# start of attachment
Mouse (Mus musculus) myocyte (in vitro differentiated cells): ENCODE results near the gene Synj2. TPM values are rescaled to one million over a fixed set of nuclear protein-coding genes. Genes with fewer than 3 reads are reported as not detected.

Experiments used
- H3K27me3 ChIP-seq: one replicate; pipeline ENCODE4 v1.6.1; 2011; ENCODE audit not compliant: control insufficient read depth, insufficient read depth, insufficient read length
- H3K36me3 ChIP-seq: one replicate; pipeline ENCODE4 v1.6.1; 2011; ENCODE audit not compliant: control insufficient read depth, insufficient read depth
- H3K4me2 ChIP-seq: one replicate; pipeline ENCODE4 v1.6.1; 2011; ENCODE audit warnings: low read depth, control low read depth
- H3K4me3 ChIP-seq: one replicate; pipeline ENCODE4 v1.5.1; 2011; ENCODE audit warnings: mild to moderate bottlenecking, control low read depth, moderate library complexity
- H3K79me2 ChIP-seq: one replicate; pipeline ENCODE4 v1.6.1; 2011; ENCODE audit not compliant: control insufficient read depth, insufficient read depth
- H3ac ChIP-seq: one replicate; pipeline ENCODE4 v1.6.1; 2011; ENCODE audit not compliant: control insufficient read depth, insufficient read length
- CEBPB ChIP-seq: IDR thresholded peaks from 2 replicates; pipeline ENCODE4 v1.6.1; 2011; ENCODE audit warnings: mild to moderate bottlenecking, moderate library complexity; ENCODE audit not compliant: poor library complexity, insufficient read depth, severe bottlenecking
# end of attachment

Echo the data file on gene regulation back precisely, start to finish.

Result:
Mouse (Mus musculus) myocyte (in vitro differentiated cells): ENCODE results near the gene Synj2. TPM values are rescaled to one million over a fixed set of nuclear protein-coding genes. Genes with fewer than 3 reads are reported as not detected.

Experiments used
- H3K27me3 ChIP-seq: one replicate; pipeline ENCODE4 v1.6.1; 2011; ENCODE audit not compliant: control insufficient read depth, insufficient read depth, insufficient read length
- H3K36me3 ChIP-seq: one replicate; pipeline ENCODE4 v1.6.1; 2011; ENCODE audit not compliant: control insufficient read depth, insufficient read depth
- H3K4me2 ChIP-seq: one replicate; pipeline ENCODE4 v1.6.1; 2011; ENCODE audit warnings: low read depth, control low read depth
- H3K4me3 ChIP-seq: one replicate; pipeline ENCODE4 v1.5.1; 2011; ENCODE audit warnings: mild to moderate bottlenecking, control low read depth, moderate library complexity
- H3K79me2 ChIP-seq: one replicate; pipeline ENCODE4 v1.6.1; 2011; ENCODE audit not compliant: control insufficient read depth, insufficient read depth
- H3ac ChIP-seq: one replicate; pipeline ENCODE4 v1.6.1; 2011; ENCODE audit not compliant: control insufficient read depth, insufficient read length
- CEBPB ChIP-seq: IDR thresholded peaks from 2 replicates; pipeline ENCODE4 v1.6.1; 2011; ENCODE audit warnings: mild to moderate bottlenecking, moderate library complexity; ENCODE audit not compliant: poor library complexity, insufficient read depth, severe bottlenecking